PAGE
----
Versatile robotic interface to evaluate, enable and train locomotion and balance after neuromotor disorders


Central nervous system (CNS) disorders distinctly impair locomotor pattern generation and balance, but technical limitations prevent independent assessment and rehabilitation of these subfunctions. Here we introduce a versatile robotic interface to evaluate, enable and train pattern generation and balance independently during natural walking behaviors in rats. In evaluation mode, the robotic interface affords detailed assessments of pattern generation and dynamic equilibrium after spinal cord injury (SCI) and stroke. In enabling mode, the robot acts as a propulsive or postural neuroprosthesis that instantly promotes unexpected locomotor capacities including overground walking after complete SCI, stair climbing following partial SCI and precise paw placement shortly after stroke. In training mode, robot-enabled rehabilitation, epidural electrical stimulation and monoamine agonists reestablish weight-supported locomotion, coordinated steering and balance in rats with a paralyzing SCI. This new robotic technology and associated concepts have broad implications for both assessing and restoring motor functions after CNS disorders, both in animals and in humans.

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Figure 1: Design and transparency of the robotic interface in healthy rats.
Figure 2: The robotic interface affords detailed assessment of pattern generation and balance.
Figure 3: The robotic postural neuroprosthesis enables skilled motor control after cortical stroke.
Figure 4: The robotic postural neuroprosthesis enables coordinated locomotion on a staircase after moderate and severe SCI.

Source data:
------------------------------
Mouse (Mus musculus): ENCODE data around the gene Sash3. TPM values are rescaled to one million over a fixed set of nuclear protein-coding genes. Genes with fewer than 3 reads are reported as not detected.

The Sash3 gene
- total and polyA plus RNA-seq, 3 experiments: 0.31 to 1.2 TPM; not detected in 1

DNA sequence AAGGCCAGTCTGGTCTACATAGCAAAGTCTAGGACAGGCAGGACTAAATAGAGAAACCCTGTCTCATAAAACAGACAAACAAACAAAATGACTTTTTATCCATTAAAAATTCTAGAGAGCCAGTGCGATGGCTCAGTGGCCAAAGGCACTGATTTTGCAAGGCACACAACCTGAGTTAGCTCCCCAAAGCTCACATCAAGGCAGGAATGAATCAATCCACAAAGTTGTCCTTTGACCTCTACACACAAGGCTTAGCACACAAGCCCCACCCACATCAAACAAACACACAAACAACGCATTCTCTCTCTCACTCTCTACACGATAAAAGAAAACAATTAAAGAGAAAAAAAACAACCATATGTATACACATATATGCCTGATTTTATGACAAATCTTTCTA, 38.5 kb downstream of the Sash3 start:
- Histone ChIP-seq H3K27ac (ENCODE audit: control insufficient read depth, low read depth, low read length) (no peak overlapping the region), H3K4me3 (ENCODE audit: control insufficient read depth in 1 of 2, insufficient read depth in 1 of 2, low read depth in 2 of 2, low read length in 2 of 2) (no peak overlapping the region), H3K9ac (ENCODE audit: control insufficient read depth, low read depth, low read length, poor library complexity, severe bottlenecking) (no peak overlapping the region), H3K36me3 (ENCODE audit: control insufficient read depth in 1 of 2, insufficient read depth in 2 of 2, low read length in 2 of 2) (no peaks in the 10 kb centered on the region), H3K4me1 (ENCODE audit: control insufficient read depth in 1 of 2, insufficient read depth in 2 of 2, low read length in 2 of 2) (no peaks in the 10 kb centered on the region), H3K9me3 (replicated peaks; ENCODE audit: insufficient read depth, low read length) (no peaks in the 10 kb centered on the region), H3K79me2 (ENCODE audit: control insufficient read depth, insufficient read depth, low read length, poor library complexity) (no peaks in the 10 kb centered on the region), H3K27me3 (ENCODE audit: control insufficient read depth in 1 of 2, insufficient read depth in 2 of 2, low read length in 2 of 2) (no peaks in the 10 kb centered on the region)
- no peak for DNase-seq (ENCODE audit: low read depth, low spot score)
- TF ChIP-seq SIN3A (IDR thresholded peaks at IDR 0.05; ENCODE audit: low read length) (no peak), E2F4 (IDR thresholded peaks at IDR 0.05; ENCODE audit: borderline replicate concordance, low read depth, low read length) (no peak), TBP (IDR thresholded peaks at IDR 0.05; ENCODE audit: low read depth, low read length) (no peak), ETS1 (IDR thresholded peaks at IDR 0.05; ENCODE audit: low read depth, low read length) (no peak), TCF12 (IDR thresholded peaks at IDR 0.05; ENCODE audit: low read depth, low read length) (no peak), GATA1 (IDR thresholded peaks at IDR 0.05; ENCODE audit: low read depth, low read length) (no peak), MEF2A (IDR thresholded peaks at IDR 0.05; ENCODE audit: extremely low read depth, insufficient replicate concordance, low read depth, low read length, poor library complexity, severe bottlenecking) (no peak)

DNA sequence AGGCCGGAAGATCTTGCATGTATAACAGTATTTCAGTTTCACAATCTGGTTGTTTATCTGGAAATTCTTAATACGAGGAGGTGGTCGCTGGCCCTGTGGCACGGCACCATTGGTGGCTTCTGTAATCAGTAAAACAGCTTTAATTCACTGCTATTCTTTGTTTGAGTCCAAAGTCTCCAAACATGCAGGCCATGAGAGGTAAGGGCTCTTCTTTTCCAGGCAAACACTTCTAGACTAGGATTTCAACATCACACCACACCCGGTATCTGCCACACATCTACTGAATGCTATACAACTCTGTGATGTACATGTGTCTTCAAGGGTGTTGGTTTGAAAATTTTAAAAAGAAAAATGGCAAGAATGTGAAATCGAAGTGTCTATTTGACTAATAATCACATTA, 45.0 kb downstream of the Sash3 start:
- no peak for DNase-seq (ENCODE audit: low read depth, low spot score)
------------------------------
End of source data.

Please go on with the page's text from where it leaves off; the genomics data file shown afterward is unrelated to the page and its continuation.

Figure 5: Training enabled by the robotic postural neuroprosthesis restores equilibrated steering in rats with a severe SCI.


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We would like to acknowledge the excellent technical help provided by J. Heutschi, N. Wenger, M. Hürlimann, Q. Barraud and S. Duis for data collection and care of the rats, as well as A.S. Tafreshi for the design of the user interface to control the robotic system and A. Brunschweiler, A. Rotta and M. Fritschi for the realization of the suspension system. This work was supported by the National Centers of Competence in Research “Neural Plasticity and Repair” and “Robotics” of the Swiss National Science Foundation, the European Research Council (ERC 261247, “Walk Again”), European Community's Seventh Framework Programme (CP-IP 258654, NeuWALK), the Christopher and Dana Reeve Foundation and the Swiss National Science Foundation (subside 310030_130850).

Author information




U.K., H.V., R.R. and G.C. conceived of and designed the robotic interface. P.M., M.L.S. and G.C. performed the surgeries. N.D. and G.C. conceived of the experiments, analyzed the data and prepared the figures with the help of the other authors. N.D., L.F., R.v.d.B. trained the rats and collected the data. G.C. wrote the manuscript, and all the authors contributed to its editing. G.C. supervised all aspects of the work.

Corresponding author

Correspondence to Grégoire Courtine.

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Competing interests

The authors declare no competing financial interests.

Supplementary information

Supplementary Text and Figures

Supplementary Figures 1–10 and Supplementary Table 1 (PDF 8470 kb)

Supplementary Video 1

Design and validation of the robotic interface (MOV 18902 kb)

Supplementary Video 2

Evaluation of optimal support conditions for motor pattern generation in spinal rats (MOV 19058 kb)

Supplementary Video 3

Evaluation of balance control capacities after a cortical stroke (MOV 7764 kb)

Supplementary Video 4

Propulsive neuroprosthetic interface (MOV 9793 kb)

Supplementary Video 5

Postural neuroprosthetic interface to enable precise paw placement after a cortical stroke (MOV 6650 kb)

Supplementary Video 6

Postural neuroprosthetic interface to enable coordinated locomotion in rats with a cervical hemisection (MOV 8024 kb)

Supplementary Video 7

Postural neuroprosthetic interface to enable coordinated locomotion in rats with paralyzing SCI (MOV 9977 kb)

Supplementary Video 8

Robot-enabled locomotor training restores equilibrated steering in rats with paralyzing SCI (MOV 24035 kb)

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Dominici, N., Keller, U., Vallery, H. et al. Versatile robotic interface to evaluate, enable and train locomotion and balance after neuromotor disorders. Nat Med 18, 1142–1147 (2012).

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